Home Office Safety
Updated: Jan 11, 2022
Don’t add electrical hazards to your home office inbox
During the pandemic, most office environments either closed and sent workers home to work remotely when and where feasible or created rotating work schedules. These changes were done to help mitigate the spread of the virus and keep workers safe.
But setting up a temporary or full-time office at home can create a new kind of health issue — electrical safety. “Bringing electrical equipment home from the office or adding new equipment to make your home office fully functional can create some safety concerns of their own,” said Brandon Linville, Director of Operations at SEIREMC. “Take the same attitude toward electrical safety in your home office so you’re not trading concerns about the virus in the office for electrical and fire concerns at home.”
Things to consider for a home office:
Designate a place for your office space. Even if it’s just temporarily rearranging a home desk or a side table, establish a comfortable place for your laptop or desktop computer, printer, and whatever equipment you need. This will keep you from having to continually move equipment and will avoid stretching power cords that could become tripping hazards.
If you bring older office equipment home, check those electrical cords and connections that perhaps have been pinched behind the credenza for years. Make sure they are not damaged or loose.
Make sure outlets in older homes hold plugs snugly. Avoid circumventing the grounded three-prong plugs on your equipment with adapters to fit in older two-slot outlets.
Do not overload outlets with multiple power strips.
Avoid using extension cords for extended periods. Even if you’re using them temporarily, avoid long, flimsy, multiple outlet cords. Always unplug extension cords from the wall when you are not using the equipment.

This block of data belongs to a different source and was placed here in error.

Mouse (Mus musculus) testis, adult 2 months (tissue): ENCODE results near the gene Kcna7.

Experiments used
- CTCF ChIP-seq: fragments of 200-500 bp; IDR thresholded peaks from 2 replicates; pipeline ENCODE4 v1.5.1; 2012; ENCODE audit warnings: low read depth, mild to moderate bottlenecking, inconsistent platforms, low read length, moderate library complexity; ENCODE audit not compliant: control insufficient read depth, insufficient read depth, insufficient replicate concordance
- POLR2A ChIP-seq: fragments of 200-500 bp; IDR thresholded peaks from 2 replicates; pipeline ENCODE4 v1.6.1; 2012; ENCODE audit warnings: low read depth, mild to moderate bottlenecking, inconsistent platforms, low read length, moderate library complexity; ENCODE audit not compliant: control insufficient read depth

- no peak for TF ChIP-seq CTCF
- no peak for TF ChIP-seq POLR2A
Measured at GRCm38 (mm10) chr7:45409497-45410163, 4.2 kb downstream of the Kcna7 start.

Do not run electrical cords through high-traffic areas, under carpets, or across doorways.
Beware of equipment heating beyond normal operations. Beware of discolored plastic casings on the equipment or discolored outlet covers.
Turn off all appliances at the end of the day to save energy and ensure added safety.
If your home is older or you require many electrical devices, you probably should have a licensed electrician come out for an inspection. The electrician may suggest installing additional outlets, arc-fault circuit interrupters, and circuits to avoid overloading existing outlets and overusing extension cords and power strips. These updates will make your workspace more attractive, practical, and, most importantly, safe.
Making your home safe for the office
Overloaded electrical circuits pose both an electrocution and fire hazard. While most homes were not designed to be a home office, the Electrical Safety Foundation International recommends these steps to stay safe from electrical hazards:
If you must use a power strip, use a name-brand product from a reputable retailer. Low-quality or counterfeit power strips may contain wiring that isn't adequate to carry the load.
Place power strips where there is plenty of air circulation to disperse heat.
Do not use adapters that allow plug-grounded cords (three-prong) to be used in ungrounded (two-slot) outlets.
Do not bind, kink or knot electrical cords.
Never run power cords under rugs or where chairs can roll over them.
Keep cords close to a wall to avoid trip hazards.
Keep all non-critical electrical items unplugged until you need to use them.
Consider charging battery-operated devices in another area.
If your computer screen flickers or fades, or you detect a burning smell, power down and contact an electrician.
Make sure outlets are protected by ground-fault circuit interrupters if moisture may be present and arc-fault circuit interrupters for added protection.
If your home office becomes permanent and needs more or upgraded outlets, have a licensed electrician conduct an inspection of your home office equipment’s electrical needs.
Neatness counts when it comes to safety
Many home offices were set up during the pandemic — some probably in spaces not originally intended for an office or even prolonged occupancy — like a nook in the attic, corner of a garage or basement or even a “she shed” in the backyard.
To make the space comfortable, small portable air conditioners, fans, dehumidifiers or space heaters may be used. If so, here are a few reminders:
Keep papers organized and all combustibles at least three feet from a space heater or other heat sources.
Do not plug items like space heaters, A/C units and dehumidifiers into power strips or an outlet with other items.
Make sure outlets are protected by ground-fault circuit interrupters if you are in an area that experiences dampness.